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1 February 2018

Advertising Literacy Training Makes Preschoolers More Skeptical Toward Toy Commercials

Keywords: advertising, internet, literacy, media, persuasion, preschoolers, North America, advertising literacy, education, entertainment-education, experiment, intervention, marketing, marketing strategy, persuasive tactics, purchase requests, survey,

Children can be highly susceptible to advertising, particularly to ads for toys and snacks. Therefore, many schools offer educational programs to teach children to be more skeptical toward the increasing amount of product advertisements they are confronted with. A study in the Journal of Children and Media shows that such programs can be effective in increasing advertising skepticism--even among children as young as 4-5 years.

Take aways

  • A short in-school training about the persuasive techniques used in commercials can teach preschoolers to become more skeptical toward toy advertisements.
  • Educators and other professionals can implement a short advertising literacy training already before children enter primary school, and in doing so build a foundation for the development of other advertising and media literacy skills.

Study information

  • The question?

    Can a short advertising literacy training about the persuasive techniques used in toy commercials teach preschoolers to become more skeptical towards product advertisements?

  • Who?

    44 preschoolers between the ages of 4 and 5 (52% girls; 59% was White, 18% Black, 15% Latino/Hispanic, and 7% had another ethnic background)

  • Where?

    United States

  • How?

    Half of the preschoolers participated in the advertising literacy training, the other half did not. The children who participated in the training watched a short gender-specific commercial (e.g., boys saw a commercial about Lego Star Wars and girls about Dora the Explorer). The children could then play with the actual toy that was advertised. After some minutes, they saw the same commercial again, but then it was paused at three times. In this way, the researcher could explain the difference in what the commercial said the toy could do and what the toy actually did. The children who did not participate in the training saw the same commercials and could also play with the toy, but did not get the explanation from the researcher.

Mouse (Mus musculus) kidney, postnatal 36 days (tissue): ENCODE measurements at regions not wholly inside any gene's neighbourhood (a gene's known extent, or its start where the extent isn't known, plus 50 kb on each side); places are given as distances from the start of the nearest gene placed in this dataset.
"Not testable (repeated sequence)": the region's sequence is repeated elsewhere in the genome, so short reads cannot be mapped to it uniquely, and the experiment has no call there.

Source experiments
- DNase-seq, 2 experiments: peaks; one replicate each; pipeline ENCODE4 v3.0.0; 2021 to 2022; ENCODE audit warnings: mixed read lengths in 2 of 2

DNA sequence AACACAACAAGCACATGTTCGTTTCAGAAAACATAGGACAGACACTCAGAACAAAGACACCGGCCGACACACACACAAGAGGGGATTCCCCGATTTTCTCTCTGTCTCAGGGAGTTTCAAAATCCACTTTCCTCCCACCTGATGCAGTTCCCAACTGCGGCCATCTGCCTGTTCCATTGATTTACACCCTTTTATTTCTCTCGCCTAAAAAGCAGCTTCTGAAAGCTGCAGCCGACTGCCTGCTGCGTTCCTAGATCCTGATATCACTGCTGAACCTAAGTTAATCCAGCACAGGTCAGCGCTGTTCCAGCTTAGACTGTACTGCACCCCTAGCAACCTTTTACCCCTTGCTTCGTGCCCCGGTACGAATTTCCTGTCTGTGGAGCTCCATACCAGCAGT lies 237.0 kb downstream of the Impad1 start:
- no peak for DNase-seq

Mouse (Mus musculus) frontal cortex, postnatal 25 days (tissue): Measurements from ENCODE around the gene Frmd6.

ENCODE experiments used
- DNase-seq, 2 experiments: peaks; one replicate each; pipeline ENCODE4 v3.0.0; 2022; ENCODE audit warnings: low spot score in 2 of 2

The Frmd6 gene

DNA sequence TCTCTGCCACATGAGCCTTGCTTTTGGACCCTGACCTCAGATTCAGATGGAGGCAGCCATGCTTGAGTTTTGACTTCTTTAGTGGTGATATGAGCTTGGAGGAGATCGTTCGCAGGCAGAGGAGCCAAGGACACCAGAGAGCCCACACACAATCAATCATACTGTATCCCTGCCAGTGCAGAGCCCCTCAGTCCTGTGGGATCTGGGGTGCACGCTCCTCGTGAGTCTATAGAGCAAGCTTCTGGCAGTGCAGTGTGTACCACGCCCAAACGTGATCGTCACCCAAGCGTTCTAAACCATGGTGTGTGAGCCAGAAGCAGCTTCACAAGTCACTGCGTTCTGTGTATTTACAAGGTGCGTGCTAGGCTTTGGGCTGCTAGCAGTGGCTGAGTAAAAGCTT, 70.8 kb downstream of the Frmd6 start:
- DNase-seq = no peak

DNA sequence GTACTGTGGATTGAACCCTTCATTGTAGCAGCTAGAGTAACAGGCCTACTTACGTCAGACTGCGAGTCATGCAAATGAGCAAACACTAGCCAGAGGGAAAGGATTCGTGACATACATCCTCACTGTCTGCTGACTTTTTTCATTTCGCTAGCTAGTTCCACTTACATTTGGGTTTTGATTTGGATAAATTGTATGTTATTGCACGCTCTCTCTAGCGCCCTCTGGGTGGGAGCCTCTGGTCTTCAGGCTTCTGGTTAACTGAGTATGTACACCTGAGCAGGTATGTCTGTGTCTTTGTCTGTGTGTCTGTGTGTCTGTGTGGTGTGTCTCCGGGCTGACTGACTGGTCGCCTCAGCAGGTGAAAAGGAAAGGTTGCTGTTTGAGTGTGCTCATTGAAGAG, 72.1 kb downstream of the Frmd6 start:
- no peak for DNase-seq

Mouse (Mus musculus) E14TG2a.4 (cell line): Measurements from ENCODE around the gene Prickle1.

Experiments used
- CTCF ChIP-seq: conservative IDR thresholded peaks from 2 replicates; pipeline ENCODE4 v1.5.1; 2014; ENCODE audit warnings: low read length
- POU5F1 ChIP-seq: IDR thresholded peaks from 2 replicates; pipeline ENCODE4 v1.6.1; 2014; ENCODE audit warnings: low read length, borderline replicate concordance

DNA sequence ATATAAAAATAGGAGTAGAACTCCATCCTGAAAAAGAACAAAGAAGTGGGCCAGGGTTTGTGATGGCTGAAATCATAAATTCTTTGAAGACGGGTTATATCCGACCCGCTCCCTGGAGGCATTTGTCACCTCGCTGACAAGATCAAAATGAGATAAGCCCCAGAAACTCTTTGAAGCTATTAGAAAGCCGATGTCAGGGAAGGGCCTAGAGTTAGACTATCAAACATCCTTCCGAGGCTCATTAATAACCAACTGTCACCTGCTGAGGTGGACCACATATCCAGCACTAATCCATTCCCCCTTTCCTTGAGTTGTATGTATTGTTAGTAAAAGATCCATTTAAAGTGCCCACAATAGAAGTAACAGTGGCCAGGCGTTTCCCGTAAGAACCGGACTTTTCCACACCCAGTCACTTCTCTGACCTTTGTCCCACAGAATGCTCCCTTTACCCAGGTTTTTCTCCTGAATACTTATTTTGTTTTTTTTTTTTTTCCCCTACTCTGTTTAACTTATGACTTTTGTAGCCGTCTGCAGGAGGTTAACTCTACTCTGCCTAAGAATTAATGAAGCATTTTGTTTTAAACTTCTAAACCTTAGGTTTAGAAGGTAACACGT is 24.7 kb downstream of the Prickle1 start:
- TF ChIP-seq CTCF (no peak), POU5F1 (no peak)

The researcher asked questions about children’s skepticism toward advertising (i.e., whether children thought commercials used tricks to make toys look better then they really are or whether commercials were a good way to learn about toys) and their attitudes toward advertising (i.e., whether they liked watching commercials and wanted to have the product that was advertised) at three time points: before the training, directly after the training and two weeks after the training. At the final time point, the children answered some additional questions, for example about the degree to which they thought commercials were trustworthy.

Facts and findings

Preschoolers’ skepticism toward toy commercials

  • Suprisingly, no differences in preschoolers’ skepticism towards the persuasive and informative intent of commercials were found directly after the training. 
  • However, two weeks after the training, the preschoolers who participated in the advertising literacy training more frequently said that commercials used techniques to persuade them to buy the toy compared to children who did not participate in the training (see Figure 1). 
  • No differences between the two groups were found for questions about the informative intent of commercials (see Figure 2), meaning that after the advertising literacy training, children still saw commercials as a good source to get information about a toy.

Preschoolers’ attitudes toward toy commercials

  • Preschoolers who participated in the advertising literacy training more often thought that commercials were not trustworthy.
  • Preschoolers’ liking of commercials and desire for the advertised toys did not change after the training.

Critical note. Only a small group of preschoolers participated in this study, meaning that the results might not hold for all children and should be interpreted with caution.